The federal government spent more than $4 billion to resolve lawsuits last year, a $1.3 billion increase from spending in 2011, an analysis of government records shows. The 7,000 payments, which are detailed in an obscure database overseen by the Treasury Department known as the Judgment Fund, tell a story of the federal government’s inner workings. 

Senior reporter Jenna Greene takes a close look at where some of the Judgment Fund money went, examining payments for medical malpractice suits, employment law violations, airplane crashes and attorney fees.
 
 
Legal payments by cabinet agencies in 2012 were the most in at least six years, though expenditures can vary wildly by agency from year to year. In 2011, for example, the Department of Agriculture requested $698 million from the fund, almost all of it to settle a class action brought by Native American farmers alleging lending discrimination.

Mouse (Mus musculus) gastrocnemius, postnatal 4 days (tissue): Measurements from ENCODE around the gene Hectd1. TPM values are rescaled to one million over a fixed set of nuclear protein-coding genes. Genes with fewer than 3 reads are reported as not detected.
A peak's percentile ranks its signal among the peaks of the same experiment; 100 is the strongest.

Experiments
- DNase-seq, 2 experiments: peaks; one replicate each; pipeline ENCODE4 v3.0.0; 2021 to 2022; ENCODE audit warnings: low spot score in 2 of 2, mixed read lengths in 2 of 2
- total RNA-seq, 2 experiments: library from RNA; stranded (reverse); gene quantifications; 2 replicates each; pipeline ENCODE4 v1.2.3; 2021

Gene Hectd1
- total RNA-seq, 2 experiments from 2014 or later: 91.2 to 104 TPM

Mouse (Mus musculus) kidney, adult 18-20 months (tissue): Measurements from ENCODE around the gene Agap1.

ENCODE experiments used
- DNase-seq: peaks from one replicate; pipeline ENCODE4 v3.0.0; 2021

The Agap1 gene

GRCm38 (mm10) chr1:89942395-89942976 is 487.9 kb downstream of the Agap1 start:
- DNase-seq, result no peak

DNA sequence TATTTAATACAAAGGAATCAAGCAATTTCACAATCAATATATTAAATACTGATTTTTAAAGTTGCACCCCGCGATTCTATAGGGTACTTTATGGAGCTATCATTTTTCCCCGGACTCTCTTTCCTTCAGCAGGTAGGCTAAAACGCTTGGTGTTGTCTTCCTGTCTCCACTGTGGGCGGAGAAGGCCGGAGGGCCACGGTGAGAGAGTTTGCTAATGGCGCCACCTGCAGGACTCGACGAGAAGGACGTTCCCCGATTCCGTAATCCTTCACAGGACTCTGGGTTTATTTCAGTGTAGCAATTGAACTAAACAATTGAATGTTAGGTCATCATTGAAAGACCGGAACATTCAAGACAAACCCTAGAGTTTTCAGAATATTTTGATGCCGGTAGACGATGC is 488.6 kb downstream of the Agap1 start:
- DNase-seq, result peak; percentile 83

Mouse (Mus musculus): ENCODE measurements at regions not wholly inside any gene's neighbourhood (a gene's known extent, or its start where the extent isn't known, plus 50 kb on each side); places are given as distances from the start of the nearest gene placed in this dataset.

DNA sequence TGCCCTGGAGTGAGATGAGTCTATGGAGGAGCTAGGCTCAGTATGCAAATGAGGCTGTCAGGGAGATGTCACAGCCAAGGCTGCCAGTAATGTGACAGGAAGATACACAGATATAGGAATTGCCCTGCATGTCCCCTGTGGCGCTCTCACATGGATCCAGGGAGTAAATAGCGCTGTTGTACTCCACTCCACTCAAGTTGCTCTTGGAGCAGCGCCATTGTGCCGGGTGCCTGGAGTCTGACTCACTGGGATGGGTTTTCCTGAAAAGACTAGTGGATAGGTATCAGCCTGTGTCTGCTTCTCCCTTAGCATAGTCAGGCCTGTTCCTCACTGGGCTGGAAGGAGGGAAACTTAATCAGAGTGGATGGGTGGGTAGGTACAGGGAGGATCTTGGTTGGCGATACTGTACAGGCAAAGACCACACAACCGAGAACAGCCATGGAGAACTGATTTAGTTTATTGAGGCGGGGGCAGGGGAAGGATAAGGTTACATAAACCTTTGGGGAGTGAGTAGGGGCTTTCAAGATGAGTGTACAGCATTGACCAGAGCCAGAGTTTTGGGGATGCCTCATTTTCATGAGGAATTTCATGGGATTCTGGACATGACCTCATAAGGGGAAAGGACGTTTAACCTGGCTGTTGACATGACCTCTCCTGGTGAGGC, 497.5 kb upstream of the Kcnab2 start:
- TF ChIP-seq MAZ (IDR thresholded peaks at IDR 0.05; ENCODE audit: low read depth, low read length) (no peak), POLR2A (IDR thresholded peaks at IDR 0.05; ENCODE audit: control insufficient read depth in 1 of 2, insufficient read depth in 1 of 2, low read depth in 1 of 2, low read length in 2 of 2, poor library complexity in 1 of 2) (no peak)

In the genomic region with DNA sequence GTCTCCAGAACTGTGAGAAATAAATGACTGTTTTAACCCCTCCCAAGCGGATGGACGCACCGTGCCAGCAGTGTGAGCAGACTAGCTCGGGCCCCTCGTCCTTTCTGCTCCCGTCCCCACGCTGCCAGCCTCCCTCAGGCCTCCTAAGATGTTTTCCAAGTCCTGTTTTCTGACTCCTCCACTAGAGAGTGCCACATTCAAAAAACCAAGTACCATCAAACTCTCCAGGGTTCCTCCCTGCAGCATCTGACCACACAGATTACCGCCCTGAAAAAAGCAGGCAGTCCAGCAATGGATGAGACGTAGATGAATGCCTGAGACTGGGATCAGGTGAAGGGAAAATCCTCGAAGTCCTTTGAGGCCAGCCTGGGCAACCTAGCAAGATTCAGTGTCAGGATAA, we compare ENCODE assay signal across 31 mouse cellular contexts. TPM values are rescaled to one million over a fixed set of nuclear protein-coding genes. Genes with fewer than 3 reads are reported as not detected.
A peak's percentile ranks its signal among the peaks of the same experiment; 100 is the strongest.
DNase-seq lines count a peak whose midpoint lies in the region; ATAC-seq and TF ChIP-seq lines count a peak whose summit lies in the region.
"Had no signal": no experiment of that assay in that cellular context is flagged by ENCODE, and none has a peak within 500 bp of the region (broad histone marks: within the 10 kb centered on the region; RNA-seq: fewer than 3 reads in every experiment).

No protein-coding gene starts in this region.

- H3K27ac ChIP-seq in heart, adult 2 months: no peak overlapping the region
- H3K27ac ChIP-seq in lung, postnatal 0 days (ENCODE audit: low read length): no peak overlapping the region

A $180 Million Med-Mal Tab
Much of the money was spent to settle cases involving the Department of Veterans Affairs, records show.

Attorney Fees Are an Overlooked Expense
The government paid $86 million in a single case — the epic class action over mismanagement of Indian money.

 

Crash Settlements Cost the FAA $45M
The negligence settlement was among 23 payments totalling $45 million involving the Federal Aviation Administration.

Federal Workers Settled Claims for $6M
Employee suits cost the feds millions, including a pair of big class action settlements.

 

CHART: Judgment Fund Payments in 2012 for Cabinet-Level Agencies